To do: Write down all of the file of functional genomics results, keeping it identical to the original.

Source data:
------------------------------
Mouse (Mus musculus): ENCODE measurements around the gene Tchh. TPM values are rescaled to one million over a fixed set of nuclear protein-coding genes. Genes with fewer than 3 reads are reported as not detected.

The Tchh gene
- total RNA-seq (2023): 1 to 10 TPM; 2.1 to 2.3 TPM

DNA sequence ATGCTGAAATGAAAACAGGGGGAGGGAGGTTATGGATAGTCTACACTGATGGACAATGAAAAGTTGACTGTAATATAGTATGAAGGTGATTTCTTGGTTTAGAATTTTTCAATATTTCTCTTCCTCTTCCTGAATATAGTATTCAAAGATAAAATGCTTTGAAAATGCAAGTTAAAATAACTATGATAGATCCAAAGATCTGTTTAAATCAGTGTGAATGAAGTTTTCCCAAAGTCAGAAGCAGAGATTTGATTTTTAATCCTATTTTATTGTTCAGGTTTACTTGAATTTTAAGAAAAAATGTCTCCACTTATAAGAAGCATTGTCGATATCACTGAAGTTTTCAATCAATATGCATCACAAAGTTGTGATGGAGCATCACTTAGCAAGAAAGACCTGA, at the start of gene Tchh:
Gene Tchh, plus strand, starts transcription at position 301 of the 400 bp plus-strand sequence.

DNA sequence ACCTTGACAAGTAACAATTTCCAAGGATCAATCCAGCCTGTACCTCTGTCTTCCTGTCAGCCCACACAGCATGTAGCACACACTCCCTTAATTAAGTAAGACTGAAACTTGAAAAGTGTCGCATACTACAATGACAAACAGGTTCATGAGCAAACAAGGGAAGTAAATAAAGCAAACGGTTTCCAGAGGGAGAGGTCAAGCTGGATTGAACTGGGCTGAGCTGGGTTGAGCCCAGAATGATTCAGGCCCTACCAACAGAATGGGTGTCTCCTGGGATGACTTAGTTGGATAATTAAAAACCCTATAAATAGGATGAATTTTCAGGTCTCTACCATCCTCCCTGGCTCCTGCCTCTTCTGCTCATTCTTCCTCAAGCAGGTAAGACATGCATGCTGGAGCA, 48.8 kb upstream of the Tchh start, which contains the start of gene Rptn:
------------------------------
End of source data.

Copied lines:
Mouse (Mus musculus): ENCODE measurements around the gene Tchh. TPM values are rescaled to one million over a fixed set of nuclear protein-coding genes. Genes with fewer than 3 reads are reported as not detected.

The Tchh gene
- total RNA-seq (2023): 1 to 10 TPM; 2.1 to 2.3 TPM

DNA sequence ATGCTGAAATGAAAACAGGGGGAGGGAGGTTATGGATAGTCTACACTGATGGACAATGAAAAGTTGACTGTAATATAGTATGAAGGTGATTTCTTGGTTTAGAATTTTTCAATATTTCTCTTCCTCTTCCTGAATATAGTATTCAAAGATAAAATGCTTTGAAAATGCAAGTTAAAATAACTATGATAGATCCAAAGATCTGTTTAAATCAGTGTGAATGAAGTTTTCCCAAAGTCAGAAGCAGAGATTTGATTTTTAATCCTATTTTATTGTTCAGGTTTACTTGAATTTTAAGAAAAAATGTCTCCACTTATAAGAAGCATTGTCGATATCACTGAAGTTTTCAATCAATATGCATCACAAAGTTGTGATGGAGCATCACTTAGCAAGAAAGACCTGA, at the start of gene Tchh:
Gene Tchh, plus strand, starts transcription at position 301 of the 400 bp plus-strand sequence.

DNA sequence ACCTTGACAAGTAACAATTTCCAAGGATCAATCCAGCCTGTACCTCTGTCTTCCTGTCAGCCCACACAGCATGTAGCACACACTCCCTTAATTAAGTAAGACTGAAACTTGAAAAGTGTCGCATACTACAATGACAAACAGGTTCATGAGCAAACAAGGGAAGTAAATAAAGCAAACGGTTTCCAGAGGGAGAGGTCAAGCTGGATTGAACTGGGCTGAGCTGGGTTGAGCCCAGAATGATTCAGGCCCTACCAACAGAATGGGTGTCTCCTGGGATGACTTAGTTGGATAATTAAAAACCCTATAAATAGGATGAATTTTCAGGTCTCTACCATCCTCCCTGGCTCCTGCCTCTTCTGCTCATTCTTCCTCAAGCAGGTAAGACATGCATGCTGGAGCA, 48.8 kb upstream of the Tchh start, which contains the start of gene Rptn: